One of the prison cells – visitors to S21 are now free to walk into all the rooms.

There are so many photographs on display – bewildered, defiant, frightened and occasionally hopeful faces, identified as prisoners by the numbers hanging around their necks. Thousands passed through S21 but in the end, only seven prisoners survived.

People imprisoned and then murdered. There are so many images like this on display.

It’s horrifying and sad to imagine what went on here not really so long ago.

The primary school that became the prison known as S21.

We got back on the bus and headed back to the ship.

Street-side dinner

Street-side dinner on the corner outside Tuol Sleng Genocide Museum.

Taken via bus window as we drove back to the ship

Taken via bus window as we drove back to the ship

Taken via bus window as we drove back to the ship

Later, we talked about what we’d seen today. It helped to talk. It helped to talk over a cold drink before the dinner gong sounded.

The starter for dinner was fresh vegetable spring rolls served with sweet chilli dipping sauce.

Fresh vegetable spring rolls

Fresh vegetable spring rolls – one spring roll and bowl of sauce per person.

Next, a delicious Chinese style sweet corn soup.

Sweet corn soup

Sweet corn soup

For main course, we had been given the choice of prawn and crocodile satay, Cambodian style vegetable curry or ostrich with Kampot pepper sauce. I’d never pick a vegetable main course over two interesting meat dishes! Since I’ve eaten crocodile before, I chose the ostrich. This was one of the best dinner main courses of the cruise. I was surprised to find the ostrich wasn’t gamey at all. It was very lean and tender, a red meat more like veal than beef. My only complaint? The serving wasn’t big enough.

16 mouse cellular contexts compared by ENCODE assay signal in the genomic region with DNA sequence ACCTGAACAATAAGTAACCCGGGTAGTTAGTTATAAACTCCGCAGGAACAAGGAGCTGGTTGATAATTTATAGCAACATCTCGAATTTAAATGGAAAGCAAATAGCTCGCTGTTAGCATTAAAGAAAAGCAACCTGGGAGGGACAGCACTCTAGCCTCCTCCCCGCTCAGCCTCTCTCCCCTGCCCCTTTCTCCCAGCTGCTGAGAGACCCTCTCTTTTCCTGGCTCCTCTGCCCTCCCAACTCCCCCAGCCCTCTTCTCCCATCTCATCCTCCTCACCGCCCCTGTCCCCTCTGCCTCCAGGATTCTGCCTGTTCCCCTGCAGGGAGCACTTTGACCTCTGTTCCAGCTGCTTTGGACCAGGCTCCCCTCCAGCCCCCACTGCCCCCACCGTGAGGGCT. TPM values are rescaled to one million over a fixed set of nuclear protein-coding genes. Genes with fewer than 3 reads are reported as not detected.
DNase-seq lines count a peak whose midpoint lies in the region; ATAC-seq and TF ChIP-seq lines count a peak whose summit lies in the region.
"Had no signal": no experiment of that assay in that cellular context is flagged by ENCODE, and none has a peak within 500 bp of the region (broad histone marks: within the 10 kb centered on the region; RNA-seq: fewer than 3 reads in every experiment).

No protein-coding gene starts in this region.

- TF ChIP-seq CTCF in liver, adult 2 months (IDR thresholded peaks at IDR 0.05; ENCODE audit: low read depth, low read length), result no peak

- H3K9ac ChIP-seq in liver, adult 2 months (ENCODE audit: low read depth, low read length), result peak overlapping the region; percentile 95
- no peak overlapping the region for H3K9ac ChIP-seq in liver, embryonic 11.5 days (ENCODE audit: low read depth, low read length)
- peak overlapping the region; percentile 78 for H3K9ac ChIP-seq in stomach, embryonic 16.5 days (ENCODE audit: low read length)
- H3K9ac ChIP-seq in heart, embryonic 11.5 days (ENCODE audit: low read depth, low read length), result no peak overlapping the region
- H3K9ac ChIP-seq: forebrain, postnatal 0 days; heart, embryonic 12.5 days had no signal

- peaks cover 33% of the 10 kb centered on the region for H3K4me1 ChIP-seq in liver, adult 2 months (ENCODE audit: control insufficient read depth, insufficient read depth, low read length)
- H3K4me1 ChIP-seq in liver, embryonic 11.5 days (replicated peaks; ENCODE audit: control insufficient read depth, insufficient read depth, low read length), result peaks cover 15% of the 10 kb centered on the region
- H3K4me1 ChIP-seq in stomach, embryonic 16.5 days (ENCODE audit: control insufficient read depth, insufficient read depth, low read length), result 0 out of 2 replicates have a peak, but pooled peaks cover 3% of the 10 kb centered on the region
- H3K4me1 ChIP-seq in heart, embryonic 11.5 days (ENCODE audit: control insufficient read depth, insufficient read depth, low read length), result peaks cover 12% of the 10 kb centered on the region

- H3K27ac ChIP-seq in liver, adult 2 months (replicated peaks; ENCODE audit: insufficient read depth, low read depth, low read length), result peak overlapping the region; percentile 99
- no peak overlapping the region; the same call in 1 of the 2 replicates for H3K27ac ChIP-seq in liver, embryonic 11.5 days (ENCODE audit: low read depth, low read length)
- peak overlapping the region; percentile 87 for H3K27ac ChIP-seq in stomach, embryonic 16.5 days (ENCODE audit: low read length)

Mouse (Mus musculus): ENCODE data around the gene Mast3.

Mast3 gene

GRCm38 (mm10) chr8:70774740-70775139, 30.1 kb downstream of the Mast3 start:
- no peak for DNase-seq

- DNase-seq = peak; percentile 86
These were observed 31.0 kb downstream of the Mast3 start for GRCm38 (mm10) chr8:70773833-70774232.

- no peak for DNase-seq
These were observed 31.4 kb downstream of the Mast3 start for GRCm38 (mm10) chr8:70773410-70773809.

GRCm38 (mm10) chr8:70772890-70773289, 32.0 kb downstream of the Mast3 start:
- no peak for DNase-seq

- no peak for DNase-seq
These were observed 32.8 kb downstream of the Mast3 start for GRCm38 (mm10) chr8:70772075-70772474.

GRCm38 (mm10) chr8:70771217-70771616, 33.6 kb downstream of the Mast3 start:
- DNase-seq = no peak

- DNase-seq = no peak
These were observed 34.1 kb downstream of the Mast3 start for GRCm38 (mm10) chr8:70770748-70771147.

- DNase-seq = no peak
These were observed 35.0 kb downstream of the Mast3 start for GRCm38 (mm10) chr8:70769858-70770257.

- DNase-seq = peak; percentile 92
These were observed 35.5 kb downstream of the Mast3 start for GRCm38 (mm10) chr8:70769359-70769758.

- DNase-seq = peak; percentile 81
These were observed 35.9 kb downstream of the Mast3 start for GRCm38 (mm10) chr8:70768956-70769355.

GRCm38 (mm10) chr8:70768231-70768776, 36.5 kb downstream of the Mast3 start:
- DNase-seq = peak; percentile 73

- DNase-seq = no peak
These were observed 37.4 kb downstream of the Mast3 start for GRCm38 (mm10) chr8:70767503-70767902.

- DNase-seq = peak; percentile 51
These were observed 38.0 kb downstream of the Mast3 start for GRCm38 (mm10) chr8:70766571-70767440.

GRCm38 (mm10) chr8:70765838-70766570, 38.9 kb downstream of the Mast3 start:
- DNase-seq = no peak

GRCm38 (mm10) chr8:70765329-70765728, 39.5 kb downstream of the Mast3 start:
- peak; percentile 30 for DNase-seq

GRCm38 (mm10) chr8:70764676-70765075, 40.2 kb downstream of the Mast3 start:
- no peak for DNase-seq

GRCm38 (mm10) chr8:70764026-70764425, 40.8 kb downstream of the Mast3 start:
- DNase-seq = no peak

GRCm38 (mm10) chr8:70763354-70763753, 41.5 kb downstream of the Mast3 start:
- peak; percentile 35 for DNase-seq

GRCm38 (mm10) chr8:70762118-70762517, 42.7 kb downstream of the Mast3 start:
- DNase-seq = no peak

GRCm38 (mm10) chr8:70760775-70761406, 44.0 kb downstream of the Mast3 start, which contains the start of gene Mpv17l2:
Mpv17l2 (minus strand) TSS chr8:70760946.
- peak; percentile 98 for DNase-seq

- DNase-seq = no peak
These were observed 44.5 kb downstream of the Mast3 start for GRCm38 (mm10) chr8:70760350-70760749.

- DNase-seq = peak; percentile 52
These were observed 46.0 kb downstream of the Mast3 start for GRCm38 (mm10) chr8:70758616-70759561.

Ostrich with Kampot pepper sauce with potato mash and vegetables

Ostrich with Kampot pepper sauce with potato mash and vegetables

Dessert was an “iced” tiramisu, an ice cream-based tiramisu, creamy and coffee-flavoured, with the crunch of chocolate and chopped nuts. It reminded me of Viennetta, which I love.



Genocide is confronting and difficult to think about, possibly even more so when you’re on holiday. All of the Pandaw cruise excursions are optional and indeed a few passengers chose to skip the afternoon’s activities and remain back on the ship. While I could not say this afternoon was “enjoyable”, I’m glad I went. What I saw will stay with me for a long time. Even more than before, the guys and I felt lucky and grateful for all our luxuries and creature comforts… and that we were safe.

But there’s more to Phnom Penh than its grim past. After dinner, the guys and I caught tuk-tuks to Street 51, Phnom Penh’s entertainment district. We went to a club called The Heart of Darkness, where the boys were frisked by stern security guards dressed in black, my bag searched, and my bottle of water was confiscated at the door. Upon entering, we found the the place empty! We ended up enjoying drinks and telling stories at a small bar called Area 51. For half of us, a couple of rounds of mojitos (the boys) and iced pineapple juice (me) was enough; we grabbed a tuk-tuk back to the ship. For the other half, the pub crawl continued and may have included a stop at the legendary The Drunken Sponge…

Someday I’d like to come back and spend longer in Phnom Penh. We didn’t get to visit the Russian Market, for example, and on our night out in Phnom Penh I spotted Chuck Norris Dim Sum (closed). Next time…

We were due to cross the border into Vietnam the next day.

There’s still more to come in this series – see the posts so far.

TFP travelled to Cambodia and Vietnam as a guest of Vietnam Airlines.

, , ,  Like

Share this post